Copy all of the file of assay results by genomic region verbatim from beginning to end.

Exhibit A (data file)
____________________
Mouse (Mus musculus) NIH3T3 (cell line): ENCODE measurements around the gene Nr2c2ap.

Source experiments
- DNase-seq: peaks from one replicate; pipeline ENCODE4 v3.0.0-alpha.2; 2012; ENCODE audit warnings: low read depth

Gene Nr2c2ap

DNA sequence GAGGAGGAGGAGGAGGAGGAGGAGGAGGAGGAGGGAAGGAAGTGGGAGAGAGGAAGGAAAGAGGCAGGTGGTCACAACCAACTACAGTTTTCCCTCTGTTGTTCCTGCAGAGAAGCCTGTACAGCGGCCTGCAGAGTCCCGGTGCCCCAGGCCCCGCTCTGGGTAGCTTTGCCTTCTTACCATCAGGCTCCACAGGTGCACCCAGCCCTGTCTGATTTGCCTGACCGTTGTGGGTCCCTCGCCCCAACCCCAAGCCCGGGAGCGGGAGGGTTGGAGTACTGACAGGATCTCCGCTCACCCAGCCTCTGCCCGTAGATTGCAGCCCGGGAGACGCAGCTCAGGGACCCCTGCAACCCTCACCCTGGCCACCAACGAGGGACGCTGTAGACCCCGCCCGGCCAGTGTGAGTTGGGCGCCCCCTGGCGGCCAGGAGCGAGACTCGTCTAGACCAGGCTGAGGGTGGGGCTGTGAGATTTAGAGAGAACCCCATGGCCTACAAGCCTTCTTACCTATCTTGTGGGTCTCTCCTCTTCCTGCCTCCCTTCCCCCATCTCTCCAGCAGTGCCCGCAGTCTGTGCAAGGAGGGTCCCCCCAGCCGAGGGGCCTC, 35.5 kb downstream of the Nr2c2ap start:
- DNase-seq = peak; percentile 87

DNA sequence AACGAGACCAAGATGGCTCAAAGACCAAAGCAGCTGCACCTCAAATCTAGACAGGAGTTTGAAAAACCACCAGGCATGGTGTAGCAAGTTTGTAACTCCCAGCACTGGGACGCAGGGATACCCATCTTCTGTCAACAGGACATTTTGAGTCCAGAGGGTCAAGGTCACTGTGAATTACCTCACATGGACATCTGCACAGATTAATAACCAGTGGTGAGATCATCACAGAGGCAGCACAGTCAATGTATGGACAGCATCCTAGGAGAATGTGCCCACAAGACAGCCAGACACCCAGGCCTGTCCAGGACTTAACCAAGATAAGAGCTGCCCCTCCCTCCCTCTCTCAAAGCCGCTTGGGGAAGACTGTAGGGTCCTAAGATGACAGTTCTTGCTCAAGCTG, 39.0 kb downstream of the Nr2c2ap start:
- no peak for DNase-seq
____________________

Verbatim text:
Mouse (Mus musculus) NIH3T3 (cell line): ENCODE measurements around the gene Nr2c2ap.

Source experiments
- DNase-seq: peaks from one replicate; pipeline ENCODE4 v3.0.0-alpha.2; 2012; ENCODE audit warnings: low read depth

Gene Nr2c2ap

DNA sequence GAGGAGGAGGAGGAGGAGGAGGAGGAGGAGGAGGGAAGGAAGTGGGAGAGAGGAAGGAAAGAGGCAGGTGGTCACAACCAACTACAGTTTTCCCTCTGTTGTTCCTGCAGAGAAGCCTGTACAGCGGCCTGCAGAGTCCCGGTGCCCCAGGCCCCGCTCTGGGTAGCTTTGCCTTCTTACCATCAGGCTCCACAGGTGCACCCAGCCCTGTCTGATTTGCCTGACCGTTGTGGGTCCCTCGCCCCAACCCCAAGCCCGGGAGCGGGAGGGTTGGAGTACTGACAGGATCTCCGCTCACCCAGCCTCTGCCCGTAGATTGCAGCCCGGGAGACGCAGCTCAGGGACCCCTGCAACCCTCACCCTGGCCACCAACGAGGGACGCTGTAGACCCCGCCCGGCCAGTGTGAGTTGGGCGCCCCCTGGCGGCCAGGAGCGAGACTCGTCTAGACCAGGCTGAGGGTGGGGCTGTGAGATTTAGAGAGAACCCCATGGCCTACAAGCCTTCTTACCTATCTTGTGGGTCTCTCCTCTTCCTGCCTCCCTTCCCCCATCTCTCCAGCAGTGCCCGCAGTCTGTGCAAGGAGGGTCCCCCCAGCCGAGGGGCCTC, 35.5 kb downstream of the Nr2c2ap start:
- DNase-seq = peak; percentile 87

DNA sequence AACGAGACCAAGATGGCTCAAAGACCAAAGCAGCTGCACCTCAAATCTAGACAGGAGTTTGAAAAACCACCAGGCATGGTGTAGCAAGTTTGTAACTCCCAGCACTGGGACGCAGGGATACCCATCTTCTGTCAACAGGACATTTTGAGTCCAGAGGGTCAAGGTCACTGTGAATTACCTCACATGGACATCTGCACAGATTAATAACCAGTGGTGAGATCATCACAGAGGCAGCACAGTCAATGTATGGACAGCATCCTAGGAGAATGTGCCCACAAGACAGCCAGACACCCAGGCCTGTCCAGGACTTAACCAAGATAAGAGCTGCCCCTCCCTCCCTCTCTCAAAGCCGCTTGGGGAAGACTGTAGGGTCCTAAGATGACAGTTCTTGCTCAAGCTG, 39.0 kb downstream of the Nr2c2ap start:
- no peak for DNase-seq